Here’re 11 Herbs that Grow from Cuttings, it’s an easy and less time-consuming method than seed propagation.
Not only can you save money by growing herbs from cuttings. Don’t forget it’s the easiest and less time-consuming method of propagating herbs as well.
Check out our article on rooting herb cuttings you buy from store here
Growing Herbs from Cuttings
There are three types of cuttings: Softwood Cuttings, Semi-hardwood cuttings, and Hardwood cuttings:
Softwood cuttings are taken from the young and tender stem growth when they’re green. Once the stem changes from green to brown and becomes brittle and old, the cuttings taken at this time are known as hardwood cuttings.
Usually, the success rate from softwood cuttings is higher than hardwood cuttings, which means you should prefer the cuttings from the new growth instead of old-growth as they are most likely to grow roots.
Take cuttings using a sharp tool–Cuttings must be at least 3-6 inches long. Take the cuttings at an angle just below a leaf node. A leaf node is where a leaf is attached. Remove all the lower set of leaves from the cuttings except the top few so that the energy could be focused only on the root generation.
You can grow them in either soil or water. Soil is preferable as it provides the necessary nutrients for plants to grow. Before planting, to increase the propagation rate, drop the node end of the cuttings into the water and then dip them in rooting hormone.
Rooting hormone will stimulate the root growth. You can use a commercial rooting hormone or make your own at home. You can use honey or aspirin for this purpose. Learn more about this here.
This amazing herb has been used for thousands of years for medicinal and culinary uses. Cuttings should be taken at a node from the point where leaves grow, as roots are most responsive at this point. The cuttings should be planted in damp soil and away from the direct sun after removing lower leaves.
Also Read: Best Container Herb Combinations
One of the best herbs that grow from cuttings. Propagating basil will keep the supply of this herb going year around. All you have to do is cleave a basil stem (about 4-5 inches long) just below the leaf node and follow the steps we shared above. You can also place the basil cutting in the glass of water near the windowsill, so it gets sufficient sunlight and grows roots. Avoid taking cuttings from the flowering part.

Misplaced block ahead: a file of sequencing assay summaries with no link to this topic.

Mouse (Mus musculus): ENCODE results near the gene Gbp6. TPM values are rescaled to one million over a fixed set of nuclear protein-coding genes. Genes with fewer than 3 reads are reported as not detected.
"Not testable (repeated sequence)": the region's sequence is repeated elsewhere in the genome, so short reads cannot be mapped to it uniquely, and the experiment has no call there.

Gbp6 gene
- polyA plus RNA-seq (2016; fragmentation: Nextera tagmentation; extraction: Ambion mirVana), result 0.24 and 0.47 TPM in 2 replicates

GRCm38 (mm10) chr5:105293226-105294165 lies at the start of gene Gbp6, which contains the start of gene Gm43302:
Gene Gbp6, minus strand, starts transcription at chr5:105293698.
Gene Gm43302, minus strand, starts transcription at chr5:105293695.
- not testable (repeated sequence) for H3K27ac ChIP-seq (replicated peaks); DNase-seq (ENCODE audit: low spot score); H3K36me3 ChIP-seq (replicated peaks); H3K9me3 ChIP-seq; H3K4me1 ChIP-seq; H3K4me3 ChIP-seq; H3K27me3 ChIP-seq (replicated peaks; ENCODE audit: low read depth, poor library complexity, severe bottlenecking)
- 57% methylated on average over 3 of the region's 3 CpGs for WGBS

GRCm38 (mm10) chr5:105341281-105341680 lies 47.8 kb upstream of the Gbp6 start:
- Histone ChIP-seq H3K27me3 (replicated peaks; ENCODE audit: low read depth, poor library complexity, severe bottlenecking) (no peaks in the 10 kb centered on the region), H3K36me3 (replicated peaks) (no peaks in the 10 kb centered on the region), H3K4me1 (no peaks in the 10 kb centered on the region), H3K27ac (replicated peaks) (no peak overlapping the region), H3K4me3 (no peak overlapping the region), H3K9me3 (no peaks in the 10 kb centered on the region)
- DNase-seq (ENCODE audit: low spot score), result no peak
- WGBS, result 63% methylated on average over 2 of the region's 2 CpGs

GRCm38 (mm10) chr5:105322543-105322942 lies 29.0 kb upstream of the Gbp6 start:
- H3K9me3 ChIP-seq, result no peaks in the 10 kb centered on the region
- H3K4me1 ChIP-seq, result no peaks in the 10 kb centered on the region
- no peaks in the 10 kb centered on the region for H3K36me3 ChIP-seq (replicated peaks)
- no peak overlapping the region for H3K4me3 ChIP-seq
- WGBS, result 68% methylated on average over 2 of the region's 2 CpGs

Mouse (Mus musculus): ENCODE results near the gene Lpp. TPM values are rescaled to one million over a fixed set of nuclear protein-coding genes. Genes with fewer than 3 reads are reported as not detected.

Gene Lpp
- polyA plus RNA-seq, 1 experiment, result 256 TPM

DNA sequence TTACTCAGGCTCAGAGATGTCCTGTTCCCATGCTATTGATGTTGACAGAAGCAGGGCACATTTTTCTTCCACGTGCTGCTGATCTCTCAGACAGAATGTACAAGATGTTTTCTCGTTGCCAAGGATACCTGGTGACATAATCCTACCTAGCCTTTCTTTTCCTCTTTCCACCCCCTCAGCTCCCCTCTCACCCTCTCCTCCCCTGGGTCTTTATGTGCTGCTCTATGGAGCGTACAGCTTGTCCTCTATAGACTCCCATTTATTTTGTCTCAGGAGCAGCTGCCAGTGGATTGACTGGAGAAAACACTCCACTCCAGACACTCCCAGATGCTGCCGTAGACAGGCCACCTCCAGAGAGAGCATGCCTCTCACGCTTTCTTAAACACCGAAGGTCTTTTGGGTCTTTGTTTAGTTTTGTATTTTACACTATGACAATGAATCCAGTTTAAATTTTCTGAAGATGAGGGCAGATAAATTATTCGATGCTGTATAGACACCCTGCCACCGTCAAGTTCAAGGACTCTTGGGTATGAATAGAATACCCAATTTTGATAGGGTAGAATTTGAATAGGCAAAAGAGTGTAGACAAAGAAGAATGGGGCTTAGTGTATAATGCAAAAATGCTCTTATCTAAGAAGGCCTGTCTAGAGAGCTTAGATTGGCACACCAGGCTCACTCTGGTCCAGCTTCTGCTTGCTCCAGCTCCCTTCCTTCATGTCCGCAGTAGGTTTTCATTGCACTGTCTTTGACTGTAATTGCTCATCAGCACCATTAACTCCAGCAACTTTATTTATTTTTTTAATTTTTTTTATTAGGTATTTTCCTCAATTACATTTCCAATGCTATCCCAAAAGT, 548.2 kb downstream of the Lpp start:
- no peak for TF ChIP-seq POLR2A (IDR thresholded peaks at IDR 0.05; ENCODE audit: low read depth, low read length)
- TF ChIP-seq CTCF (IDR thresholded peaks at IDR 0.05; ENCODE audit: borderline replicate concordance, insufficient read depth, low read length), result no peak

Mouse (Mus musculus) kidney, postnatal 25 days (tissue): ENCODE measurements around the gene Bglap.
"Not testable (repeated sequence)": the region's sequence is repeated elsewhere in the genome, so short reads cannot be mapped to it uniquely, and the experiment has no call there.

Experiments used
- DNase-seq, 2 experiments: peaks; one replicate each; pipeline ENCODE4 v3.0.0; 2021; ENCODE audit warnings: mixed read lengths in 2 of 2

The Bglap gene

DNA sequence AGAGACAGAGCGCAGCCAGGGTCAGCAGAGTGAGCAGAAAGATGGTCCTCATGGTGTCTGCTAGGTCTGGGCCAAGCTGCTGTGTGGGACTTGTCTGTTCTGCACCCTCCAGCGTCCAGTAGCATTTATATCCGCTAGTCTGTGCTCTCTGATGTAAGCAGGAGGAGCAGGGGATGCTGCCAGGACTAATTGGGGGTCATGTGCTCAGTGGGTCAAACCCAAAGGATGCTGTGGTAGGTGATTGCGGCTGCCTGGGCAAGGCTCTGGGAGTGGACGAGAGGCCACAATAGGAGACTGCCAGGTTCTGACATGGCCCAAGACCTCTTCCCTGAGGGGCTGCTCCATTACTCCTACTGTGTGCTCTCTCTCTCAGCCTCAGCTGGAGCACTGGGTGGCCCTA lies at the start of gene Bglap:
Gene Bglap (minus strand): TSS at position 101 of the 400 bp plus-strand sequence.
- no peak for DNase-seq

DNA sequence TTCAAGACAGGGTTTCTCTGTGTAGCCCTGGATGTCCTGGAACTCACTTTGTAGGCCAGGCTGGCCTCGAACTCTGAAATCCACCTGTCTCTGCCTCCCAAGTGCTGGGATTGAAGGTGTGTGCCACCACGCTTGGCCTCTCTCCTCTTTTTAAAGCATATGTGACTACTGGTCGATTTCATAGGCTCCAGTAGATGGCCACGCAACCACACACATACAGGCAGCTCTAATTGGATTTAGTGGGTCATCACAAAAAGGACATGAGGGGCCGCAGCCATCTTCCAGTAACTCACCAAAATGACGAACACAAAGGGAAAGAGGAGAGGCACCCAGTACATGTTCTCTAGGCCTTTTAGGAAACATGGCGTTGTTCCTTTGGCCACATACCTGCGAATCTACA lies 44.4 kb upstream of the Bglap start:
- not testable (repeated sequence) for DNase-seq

Also Read: Best Basil Growing Tips
With its refreshing mood fragrance and essential oils, sage is a must-have herb in your garden. Growing sage from cuttings is super easy: Take the cutting from a shoot approximately 6 cm below the node. Plant this cutting in moist soil and place it in a spot where it can receive morning sunlight. You can also grow cuttings in a glass of water to multiply your sage plants. Within two weeks, roots will start to appear!
The best time to grow lavender from cuttings is in the summer (after the summer in hot climates) because the plant roots easily in this season. You will need a lavender plant, sharp knife, a small 4-6 inches pot, soil, rooting hormone (liquid or powder), clear poly sheet. Check the detailed step-by-step DIY available here.
Growing rosemary from seeds is tedious work, so it’s better to propagate it from cuttings. Snip off 3-6 inches non-flowering shoots, and remove all the lower leaves so that only 2-3 top leaves are left. Keep the cuttings in a DIY greenhouse, coldframe, or any sheltered and shaded space until they root in the next few weeks.
This herb requires very little attention and can be grown indoors or outdoors. Oregano thrives in a moderately warm climate and is a hardy perennial. To propagate, take a few inches long cuttings from a healthy oregano plant. It is better to take the cuttings from the young shoots as they are more likely to sprout roots. Remove the leaves from the bottom half before planting.
Mint is a very popular herb that can be used either fresh or in dried form in many recipes. It has one of the highest antioxidant properties compared to many other herbs. Growing mint from cuttings is also possible in the water. Roots start to appear mostly in a week.
8. Sweet Woodruff
This herb has multiple uses and is most well known as an ingredient in May wine. It does not only have culinary uses, but it also works as an excellent ground cover in the garden. It thrives in partial and full shade, so it should be planted under trees. Its fragrance resembles freshly-mown hay or vanilla. Once planted, it thrives on its own if watered regularly. If you want to plant it somewhere else, propagation from cuttings is the easiest way.
9. Bee Balm
This herb has both culinary and medicinal uses. These plants bear bright flowers that attract butterflies and possess a minty fragrance which makes them ideal for bordering—the best time to propagate this herb by cuttings in late springs. Cut a 6-inch stem tip without flowers. Remove the leaves from the bottom half and dip the cutting in rooting hormone. Stick the cutting two inches deep in a small pot filled with well-aerated soil.
Also Read: How to Grow Bee Balm
Marjoram is a versatile herb and has many uses in cooking and is also used in aromatherapy. This herb has many health benefits. Seed germination is slow, and it takes approximately 2 weeks to germinate. Propagating marjoram is an easy way to multiply this herb in a short period. Take cuttings from the tip of the stem, which is not less than 3 inches in length. Leave 4-6 leaves from the top and remove all other leaves. You should plant cuttings in late summer or early spring. In a hot climate, do this in winters.
Growing parsley from cuttings is possible, but the success rate is low. For this, take a 4-5 inches long stem with some leaves on top and place it an inch deep in the pot. Maintain the moisture and keep the cutting in a shady spot that receives indirect light. Wait for a couple of weeks for the emergence of roots.
Also Read: Growing Parsley In Pots